business corporate responsibility economics

Time to ban short selling… again

Short selling is the practice of borrowing shares that stockbrokers think will fall, selling them, and then buying them back at a lower price and pocketing the difference.

  1. September 15th 2008:  HBOS shares lose 34% of their value in a short selling frenzy, forcing a merger with Lloyds TSB. A £39 billion bailout follows, and partial nationalisation.
  2. September 19: Financial Services Authority (FSA) bans short selling in 34 different markets until January.
  3. January 16th: The FSA ban on short selling is lifted. Barclays shares fall 25%.
  4. Barclays continues to collapse, RBS had lost 70% by tuesday, and Lloyds falls 47%. A second bail-out is announced, and further calls for nationalization.

Well done everybody.

Short selling is the epitome of City greed, putting short term profit over long term stability. It’s clearly in the interests of the City to have healthy banks, but they don’t seem to be able to resist the quick profit.

Our economic system is unsustainable. Ethical banking is more important now than it ever has been, and where you choose to put your money really does matter.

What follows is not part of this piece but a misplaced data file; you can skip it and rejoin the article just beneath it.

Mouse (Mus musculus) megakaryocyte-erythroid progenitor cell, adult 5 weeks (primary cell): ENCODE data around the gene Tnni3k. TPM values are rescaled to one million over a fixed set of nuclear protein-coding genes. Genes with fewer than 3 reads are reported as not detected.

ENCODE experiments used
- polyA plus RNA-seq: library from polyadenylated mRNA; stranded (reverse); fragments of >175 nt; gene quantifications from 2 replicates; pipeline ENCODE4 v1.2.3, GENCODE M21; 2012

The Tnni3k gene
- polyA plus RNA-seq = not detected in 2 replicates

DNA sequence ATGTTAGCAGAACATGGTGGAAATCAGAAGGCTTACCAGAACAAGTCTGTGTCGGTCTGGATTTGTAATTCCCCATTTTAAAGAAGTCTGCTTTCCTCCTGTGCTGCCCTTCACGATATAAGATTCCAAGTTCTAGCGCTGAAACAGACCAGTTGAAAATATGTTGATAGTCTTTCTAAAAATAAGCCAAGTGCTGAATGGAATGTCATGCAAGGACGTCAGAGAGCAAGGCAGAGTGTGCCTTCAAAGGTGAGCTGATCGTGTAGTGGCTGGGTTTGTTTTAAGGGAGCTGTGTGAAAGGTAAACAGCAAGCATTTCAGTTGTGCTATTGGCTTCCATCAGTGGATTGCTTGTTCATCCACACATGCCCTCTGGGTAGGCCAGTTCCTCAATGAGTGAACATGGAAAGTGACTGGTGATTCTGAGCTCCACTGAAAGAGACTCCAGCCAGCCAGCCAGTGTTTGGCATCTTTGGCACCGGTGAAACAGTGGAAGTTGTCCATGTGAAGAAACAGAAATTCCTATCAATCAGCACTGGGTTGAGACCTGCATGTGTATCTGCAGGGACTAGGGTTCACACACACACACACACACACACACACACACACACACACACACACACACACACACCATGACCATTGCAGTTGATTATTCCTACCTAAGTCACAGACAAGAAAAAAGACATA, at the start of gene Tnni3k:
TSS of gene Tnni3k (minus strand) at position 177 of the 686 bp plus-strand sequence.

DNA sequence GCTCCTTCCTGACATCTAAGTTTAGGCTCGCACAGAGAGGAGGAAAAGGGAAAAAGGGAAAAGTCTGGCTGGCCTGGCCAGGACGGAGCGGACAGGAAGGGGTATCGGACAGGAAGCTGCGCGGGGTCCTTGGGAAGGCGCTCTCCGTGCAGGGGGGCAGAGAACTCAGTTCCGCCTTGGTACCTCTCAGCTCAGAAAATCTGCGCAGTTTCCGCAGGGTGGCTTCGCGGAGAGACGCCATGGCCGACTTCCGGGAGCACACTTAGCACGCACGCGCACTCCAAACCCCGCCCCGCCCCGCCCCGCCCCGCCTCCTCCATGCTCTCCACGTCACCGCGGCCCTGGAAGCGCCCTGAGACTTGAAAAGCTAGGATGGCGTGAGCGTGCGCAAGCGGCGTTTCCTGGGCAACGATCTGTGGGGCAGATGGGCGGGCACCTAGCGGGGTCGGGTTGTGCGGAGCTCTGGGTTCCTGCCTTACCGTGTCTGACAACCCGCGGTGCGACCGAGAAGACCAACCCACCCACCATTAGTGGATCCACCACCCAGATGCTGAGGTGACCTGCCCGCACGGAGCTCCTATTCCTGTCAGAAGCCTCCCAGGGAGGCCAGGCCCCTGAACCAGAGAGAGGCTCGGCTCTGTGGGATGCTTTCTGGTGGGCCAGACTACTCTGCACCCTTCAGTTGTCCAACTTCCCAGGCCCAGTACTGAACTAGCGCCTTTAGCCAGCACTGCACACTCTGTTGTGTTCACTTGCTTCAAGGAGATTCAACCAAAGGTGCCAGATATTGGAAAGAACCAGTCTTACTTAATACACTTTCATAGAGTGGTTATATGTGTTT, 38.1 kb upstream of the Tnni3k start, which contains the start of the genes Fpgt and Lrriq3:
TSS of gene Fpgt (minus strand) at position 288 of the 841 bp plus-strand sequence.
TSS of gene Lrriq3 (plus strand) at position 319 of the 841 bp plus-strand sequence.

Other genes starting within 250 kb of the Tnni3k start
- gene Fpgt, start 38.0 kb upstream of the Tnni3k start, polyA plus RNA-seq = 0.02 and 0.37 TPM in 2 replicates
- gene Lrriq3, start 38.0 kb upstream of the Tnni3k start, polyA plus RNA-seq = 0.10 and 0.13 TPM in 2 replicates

Read more about ethical banking here.

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  1. I agree that short selling should be banned. I think people buying shares in a company is a good thing. People buy shares in a company for positive reasons – because they believe in it. If they no longer believe in the company they can sell their stake to someone else. Short selling however is purely about greed.
    Let’s face it, it’s sounds dodgy. A brokerage firm lends your shares in companyZ to a trader as the share price is about to go down, so the trader can sell them at the high price, watch them drop in value, buy them back and then give the shares back to the broker…without you knowing.
    Sounds like the broker and trader taking ordinary people for a ride!
    If it can’t be banned then bring in a new law – so the broker has to get your permission to lend the shares first. That will stop it.

  2. It’s pretty clever, in that the person who owns the shares was going to lose money as they went down anyway, so they don’t really lose out. The broker gets a fee for the lending, so he benefits, and the dealer gets a profit off the fall. On the face of it, everybody wins, or at least nobody loses any more than they were going to anyway.

    Except of course that if everybody is doing it, it creates momentum and it becomes a self-fulfilling prophecy. Like HBOS, which was a perfectly healthy company until the traders rode it over a cliff. When that happens, the shareholders who lend their shares really are losing out, because the short-sellers have trashed a company at their expense.

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